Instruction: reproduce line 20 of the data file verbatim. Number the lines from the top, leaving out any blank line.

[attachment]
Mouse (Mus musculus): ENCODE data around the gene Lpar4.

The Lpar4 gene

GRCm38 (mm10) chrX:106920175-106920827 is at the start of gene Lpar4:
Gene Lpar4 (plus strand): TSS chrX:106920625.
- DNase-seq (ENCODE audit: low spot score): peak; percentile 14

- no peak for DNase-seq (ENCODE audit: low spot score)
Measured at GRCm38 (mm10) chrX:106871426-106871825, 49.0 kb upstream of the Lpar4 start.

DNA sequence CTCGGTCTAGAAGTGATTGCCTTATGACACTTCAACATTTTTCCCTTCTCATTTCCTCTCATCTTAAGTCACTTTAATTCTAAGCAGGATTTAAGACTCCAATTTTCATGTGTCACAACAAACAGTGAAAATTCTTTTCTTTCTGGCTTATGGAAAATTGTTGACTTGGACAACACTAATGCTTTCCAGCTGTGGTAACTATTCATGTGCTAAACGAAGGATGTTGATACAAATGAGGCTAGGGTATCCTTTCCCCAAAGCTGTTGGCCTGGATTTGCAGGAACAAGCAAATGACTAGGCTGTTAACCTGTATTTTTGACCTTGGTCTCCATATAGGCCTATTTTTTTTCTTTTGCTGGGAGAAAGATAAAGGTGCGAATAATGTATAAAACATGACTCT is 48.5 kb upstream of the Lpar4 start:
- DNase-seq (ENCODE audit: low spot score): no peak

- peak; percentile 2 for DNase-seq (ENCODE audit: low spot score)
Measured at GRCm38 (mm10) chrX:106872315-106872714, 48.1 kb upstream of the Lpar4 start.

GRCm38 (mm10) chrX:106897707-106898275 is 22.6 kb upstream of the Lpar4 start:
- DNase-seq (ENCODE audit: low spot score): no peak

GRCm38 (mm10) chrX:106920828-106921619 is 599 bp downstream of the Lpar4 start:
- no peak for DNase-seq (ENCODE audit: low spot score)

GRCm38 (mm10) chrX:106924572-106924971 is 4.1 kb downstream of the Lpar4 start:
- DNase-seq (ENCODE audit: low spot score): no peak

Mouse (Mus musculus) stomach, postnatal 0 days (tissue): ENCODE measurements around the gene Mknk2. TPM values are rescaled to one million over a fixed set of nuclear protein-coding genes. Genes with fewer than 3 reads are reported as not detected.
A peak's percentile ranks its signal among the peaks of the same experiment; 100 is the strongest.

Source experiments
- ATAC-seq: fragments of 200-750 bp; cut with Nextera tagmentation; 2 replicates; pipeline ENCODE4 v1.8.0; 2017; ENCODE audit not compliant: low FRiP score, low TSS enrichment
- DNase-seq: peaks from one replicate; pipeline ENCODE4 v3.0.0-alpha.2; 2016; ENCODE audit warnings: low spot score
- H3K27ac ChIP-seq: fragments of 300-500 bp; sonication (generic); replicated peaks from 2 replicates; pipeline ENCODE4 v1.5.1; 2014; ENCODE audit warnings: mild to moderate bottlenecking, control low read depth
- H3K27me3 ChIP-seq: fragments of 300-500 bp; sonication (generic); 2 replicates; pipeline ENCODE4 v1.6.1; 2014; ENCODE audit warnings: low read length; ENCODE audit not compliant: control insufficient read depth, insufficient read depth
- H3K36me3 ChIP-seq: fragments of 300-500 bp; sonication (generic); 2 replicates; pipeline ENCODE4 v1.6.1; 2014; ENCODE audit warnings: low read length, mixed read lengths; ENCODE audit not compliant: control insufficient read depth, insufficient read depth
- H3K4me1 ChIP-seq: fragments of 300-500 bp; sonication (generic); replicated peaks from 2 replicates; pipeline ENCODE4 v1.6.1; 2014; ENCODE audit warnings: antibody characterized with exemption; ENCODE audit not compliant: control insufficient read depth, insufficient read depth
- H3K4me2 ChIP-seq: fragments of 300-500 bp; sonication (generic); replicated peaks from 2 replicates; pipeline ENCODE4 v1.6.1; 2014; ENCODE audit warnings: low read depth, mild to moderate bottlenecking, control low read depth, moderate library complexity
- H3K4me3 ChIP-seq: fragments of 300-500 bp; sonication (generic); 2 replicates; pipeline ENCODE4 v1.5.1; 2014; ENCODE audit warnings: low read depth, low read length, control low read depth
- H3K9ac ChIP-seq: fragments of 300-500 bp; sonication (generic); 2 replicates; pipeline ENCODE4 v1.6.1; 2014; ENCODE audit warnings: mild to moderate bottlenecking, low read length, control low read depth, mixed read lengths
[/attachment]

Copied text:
Source experiments